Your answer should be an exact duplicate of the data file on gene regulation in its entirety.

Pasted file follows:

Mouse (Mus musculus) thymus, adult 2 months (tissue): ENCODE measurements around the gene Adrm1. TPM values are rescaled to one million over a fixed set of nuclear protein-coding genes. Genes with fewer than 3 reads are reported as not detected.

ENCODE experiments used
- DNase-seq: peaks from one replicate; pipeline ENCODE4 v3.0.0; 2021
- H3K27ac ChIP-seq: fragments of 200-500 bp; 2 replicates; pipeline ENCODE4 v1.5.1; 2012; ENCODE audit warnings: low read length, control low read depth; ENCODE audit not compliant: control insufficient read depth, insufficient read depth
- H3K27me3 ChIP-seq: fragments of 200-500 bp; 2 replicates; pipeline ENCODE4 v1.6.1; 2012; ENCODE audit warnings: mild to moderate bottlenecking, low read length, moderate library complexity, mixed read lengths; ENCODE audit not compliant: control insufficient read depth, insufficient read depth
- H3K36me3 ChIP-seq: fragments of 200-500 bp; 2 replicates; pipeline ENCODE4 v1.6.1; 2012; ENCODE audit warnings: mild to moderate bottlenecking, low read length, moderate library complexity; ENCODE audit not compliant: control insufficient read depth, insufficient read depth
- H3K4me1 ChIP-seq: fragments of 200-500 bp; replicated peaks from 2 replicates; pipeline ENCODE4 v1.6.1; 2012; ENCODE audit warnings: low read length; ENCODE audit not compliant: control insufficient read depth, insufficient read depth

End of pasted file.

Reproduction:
Mouse (Mus musculus) thymus, adult 2 months (tissue): ENCODE measurements around the gene Adrm1. TPM values are rescaled to one million over a fixed set of nuclear protein-coding genes. Genes with fewer than 3 reads are reported as not detected.

ENCODE experiments used
- DNase-seq: peaks from one replicate; pipeline ENCODE4 v3.0.0; 2021
- H3K27ac ChIP-seq: fragments of 200-500 bp; 2 replicates; pipeline ENCODE4 v1.5.1; 2012; ENCODE audit warnings: low read length, control low read depth; ENCODE audit not compliant: control insufficient read depth, insufficient read depth
- H3K27me3 ChIP-seq: fragments of 200-500 bp; 2 replicates; pipeline ENCODE4 v1.6.1; 2012; ENCODE audit warnings: mild to moderate bottlenecking, low read length, moderate library complexity, mixed read lengths; ENCODE audit not compliant: control insufficient read depth, insufficient read depth
- H3K36me3 ChIP-seq: fragments of 200-500 bp; 2 replicates; pipeline ENCODE4 v1.6.1; 2012; ENCODE audit warnings: mild to moderate bottlenecking, low read length, moderate library complexity; ENCODE audit not compliant: control insufficient read depth, insufficient read depth
- H3K4me1 ChIP-seq: fragments of 200-500 bp; replicated peaks from 2 replicates; pipeline ENCODE4 v1.6.1; 2012; ENCODE audit warnings: low read length; ENCODE audit not compliant: control insufficient read depth, insufficient read depth